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“I didn’t think it could be cancer, because no one in my family has had breast cancer.”

This is one of the most common things a breast cancer specialist hears, and it reflects at once an understanding that family history affects the risk of developing breast cancer, but also a misunderstanding of the fact that all women are at risk.

During the past 15 years there has been an exponential growth of our understanding of how to predict a individual’s risk of developing breast cancer. This includes the well-known clinical risk factors such as family history, the age of onset of menses, the age of first full term pregnancy, and has evolved to include more detailed familial and genetic risk factors and analysis of tissue from previous breast biopsies. Today, there are actually books written on the topic determining breast cancer risk – a very important topic, since there are now accepted techniques to actually reduce your risk.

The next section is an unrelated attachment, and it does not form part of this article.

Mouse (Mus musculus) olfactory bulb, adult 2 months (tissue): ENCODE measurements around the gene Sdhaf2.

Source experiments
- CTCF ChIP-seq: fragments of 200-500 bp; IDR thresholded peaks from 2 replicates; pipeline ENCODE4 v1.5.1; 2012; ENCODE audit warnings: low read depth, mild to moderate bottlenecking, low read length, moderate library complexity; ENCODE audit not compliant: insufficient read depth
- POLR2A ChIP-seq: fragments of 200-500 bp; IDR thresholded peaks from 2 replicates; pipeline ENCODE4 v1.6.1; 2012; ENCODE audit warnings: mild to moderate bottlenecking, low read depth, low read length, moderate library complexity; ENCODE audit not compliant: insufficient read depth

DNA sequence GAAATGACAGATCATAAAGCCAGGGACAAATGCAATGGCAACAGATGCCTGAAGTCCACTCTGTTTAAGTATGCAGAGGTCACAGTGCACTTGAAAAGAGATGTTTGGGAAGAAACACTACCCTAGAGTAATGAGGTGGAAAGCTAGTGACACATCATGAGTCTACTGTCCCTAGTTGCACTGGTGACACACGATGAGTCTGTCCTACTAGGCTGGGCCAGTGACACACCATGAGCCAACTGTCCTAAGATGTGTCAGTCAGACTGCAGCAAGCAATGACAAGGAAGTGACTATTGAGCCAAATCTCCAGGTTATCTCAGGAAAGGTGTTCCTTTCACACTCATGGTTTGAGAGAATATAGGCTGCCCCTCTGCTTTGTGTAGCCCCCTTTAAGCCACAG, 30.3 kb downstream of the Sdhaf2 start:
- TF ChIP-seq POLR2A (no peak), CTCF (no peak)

Complete risk assessment includes an analysis of several factors:
  • Epidemiologic risk factors such as age, race, family history, age of onset of menses and first pregnancy, and number of breast biopsies.

  • Familial risk factors including the number of relatives with breast cancer and their relationship to you.

  • Genetic risk assessment, primarily risk of a mutation in the breast and ovarian cancer genes (BRCA 1 and 2), but also some new expanded genetic panels.

  • Histologic risk, or the risk of future breast cancer based on the findings on prior breast biopsies or other breast surgery.

As we have all seen on the internet or heard on the radio, genetic testing panel offered by "23andMe" or "MyAncestry.com" have become relatively inexpensive ($150-250) and can be ordered online without a doctor's prescription. Similar expanded panels to test for cancer predisposition are also available. In particular, a company called "Getcolor.com" will test for up to 30 cancer risk genes for $249. Soon, we can all anticipate even larger panels, and the problem will become intepreting the information.

Feel free to discuss this during your visit, understanding that often it's a family member with cancer who will benefit the most from testing.